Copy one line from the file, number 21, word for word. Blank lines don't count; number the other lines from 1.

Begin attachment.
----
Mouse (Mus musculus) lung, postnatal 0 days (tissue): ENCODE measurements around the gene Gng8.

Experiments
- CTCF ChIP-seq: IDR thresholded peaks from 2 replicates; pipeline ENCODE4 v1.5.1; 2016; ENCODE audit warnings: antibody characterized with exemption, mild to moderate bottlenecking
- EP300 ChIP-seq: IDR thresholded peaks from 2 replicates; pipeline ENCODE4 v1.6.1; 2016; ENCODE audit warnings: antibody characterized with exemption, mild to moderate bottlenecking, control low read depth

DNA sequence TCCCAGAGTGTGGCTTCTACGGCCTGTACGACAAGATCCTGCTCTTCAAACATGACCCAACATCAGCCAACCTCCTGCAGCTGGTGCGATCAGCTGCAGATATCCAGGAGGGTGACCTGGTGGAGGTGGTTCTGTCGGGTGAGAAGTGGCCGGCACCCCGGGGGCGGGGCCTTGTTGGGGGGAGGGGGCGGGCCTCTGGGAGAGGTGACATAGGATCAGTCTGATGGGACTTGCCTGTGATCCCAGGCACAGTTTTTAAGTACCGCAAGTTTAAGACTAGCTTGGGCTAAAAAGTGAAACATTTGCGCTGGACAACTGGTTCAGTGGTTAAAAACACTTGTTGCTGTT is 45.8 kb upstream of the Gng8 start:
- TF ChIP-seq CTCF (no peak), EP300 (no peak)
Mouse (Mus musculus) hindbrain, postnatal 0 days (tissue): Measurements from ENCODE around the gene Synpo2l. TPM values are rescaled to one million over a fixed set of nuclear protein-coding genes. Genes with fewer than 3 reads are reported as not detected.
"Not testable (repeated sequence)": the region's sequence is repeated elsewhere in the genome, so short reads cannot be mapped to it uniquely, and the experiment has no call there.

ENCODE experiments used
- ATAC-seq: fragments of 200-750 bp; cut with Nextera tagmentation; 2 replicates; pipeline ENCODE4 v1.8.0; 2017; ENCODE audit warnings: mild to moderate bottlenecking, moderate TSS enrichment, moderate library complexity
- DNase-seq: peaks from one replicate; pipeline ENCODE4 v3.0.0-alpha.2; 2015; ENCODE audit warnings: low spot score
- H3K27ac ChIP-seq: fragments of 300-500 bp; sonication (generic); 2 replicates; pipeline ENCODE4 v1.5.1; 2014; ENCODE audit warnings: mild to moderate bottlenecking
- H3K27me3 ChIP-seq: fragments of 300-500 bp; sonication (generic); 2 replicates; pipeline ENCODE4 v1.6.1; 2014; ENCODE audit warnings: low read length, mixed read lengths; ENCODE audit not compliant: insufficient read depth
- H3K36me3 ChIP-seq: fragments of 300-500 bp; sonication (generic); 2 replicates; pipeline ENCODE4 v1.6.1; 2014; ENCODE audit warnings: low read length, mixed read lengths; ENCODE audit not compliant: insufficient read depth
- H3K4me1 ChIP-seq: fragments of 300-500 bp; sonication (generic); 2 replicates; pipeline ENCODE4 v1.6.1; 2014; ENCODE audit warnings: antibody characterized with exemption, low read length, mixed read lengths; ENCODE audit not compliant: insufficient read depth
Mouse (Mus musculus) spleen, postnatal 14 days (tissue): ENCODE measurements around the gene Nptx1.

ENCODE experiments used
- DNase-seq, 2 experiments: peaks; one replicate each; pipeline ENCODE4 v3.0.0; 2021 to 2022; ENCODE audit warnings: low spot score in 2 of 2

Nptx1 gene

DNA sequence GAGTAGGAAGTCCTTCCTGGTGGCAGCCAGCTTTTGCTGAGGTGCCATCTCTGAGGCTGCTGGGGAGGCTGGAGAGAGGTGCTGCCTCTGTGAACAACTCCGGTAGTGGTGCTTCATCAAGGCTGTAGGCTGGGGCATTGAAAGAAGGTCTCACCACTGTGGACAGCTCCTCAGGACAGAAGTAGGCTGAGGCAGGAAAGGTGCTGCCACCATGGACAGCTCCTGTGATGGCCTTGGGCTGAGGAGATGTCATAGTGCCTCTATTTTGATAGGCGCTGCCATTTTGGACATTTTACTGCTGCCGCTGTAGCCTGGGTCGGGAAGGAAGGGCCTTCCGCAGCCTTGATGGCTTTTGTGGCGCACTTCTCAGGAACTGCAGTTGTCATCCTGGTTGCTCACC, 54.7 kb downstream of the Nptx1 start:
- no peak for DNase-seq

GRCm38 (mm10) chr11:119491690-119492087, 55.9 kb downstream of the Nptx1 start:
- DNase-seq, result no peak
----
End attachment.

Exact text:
- no peak for DNase-seq